The True Nature of Hunting

Let me preface this by saying that I have endless respect for hunter-safety instructors and the work they do. We all owe them a debt that can never be adequately repaid.

That said, I’ve noticed over the years that we seem to have an unusual number of safety nazis in the ranks of our readers. These are the folks who say that you never, ever do thus and such because it might possibly be unsafe, and if you suggest anything to the contrary, you are a yahoo and a menace.

Now, you never point a gun at another person unless you want to shoot them, and you don’t blast road signs, and you don’t shoot at anything unless you’re absolutely certain what it is. But I’ve been told that you never run with a loaded rifle, and I have done just that, many times, most often to get a second shot into an escaping animal and save it hours or days of agony. I’ve climbed up iffy tree stands, and done all manner of fairly chancy stuff that would not be approved of in hunter safety ed.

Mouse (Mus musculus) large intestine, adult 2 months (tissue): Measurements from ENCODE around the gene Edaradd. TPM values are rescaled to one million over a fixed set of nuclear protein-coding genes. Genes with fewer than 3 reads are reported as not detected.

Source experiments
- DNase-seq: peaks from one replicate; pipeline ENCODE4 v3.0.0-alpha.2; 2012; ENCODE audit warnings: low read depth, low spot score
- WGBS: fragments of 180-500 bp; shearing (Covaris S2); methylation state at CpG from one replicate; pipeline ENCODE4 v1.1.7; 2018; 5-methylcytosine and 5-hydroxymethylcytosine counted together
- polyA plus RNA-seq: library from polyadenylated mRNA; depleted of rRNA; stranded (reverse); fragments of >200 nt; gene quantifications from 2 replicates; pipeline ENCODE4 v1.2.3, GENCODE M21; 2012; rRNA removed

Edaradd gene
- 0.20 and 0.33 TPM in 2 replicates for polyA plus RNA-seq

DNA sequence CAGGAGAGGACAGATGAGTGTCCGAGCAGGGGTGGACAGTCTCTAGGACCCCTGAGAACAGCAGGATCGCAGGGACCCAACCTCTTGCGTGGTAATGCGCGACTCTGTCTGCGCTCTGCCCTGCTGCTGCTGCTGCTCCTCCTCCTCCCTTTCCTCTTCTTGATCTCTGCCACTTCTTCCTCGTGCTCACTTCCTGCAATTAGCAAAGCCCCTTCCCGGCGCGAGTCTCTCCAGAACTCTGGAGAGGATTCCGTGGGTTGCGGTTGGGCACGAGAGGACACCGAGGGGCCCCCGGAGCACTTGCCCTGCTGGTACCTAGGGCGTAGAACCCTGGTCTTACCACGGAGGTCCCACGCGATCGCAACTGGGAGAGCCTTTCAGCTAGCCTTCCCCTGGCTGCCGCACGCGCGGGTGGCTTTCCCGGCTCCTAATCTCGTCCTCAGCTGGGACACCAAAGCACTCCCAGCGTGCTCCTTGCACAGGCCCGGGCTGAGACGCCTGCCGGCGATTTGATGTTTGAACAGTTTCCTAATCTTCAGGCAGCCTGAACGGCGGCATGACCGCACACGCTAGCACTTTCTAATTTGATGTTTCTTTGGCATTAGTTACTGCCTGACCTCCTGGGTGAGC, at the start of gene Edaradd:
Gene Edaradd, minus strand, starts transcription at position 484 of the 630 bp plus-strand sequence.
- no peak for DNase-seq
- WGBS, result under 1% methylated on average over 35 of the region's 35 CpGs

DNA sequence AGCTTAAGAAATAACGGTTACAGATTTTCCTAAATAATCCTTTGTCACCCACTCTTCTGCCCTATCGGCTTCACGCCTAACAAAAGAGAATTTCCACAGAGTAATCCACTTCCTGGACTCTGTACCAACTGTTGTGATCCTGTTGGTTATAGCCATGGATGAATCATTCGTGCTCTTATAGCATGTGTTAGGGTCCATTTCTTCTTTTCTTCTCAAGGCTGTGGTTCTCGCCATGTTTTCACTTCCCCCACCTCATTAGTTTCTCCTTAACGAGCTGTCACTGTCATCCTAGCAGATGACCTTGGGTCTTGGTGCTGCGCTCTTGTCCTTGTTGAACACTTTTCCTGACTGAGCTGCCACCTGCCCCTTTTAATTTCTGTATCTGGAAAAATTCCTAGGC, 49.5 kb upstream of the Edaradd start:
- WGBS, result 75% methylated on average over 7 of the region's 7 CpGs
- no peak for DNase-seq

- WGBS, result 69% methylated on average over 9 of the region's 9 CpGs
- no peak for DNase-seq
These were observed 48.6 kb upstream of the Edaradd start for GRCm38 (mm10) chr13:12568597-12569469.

Hunting, you see, is inherently risky, as is driving an automobile. Guns are dangerous, and there is always the chance of an accident no matter how careful you are. Bush planes crash, horses will cheerfully kill you the first chance they get, bears can attack you, and you can get lost and die from hypothermia.

Hunting is comprised mainly of gray areas, and the degree to which you navigate them successfully depends on your judgment,  and judgment can’t be taught. There is much in the sport that is intrinsically unsafe, and unless you are willing to accept that, you are not going to have much of a career as a hunter.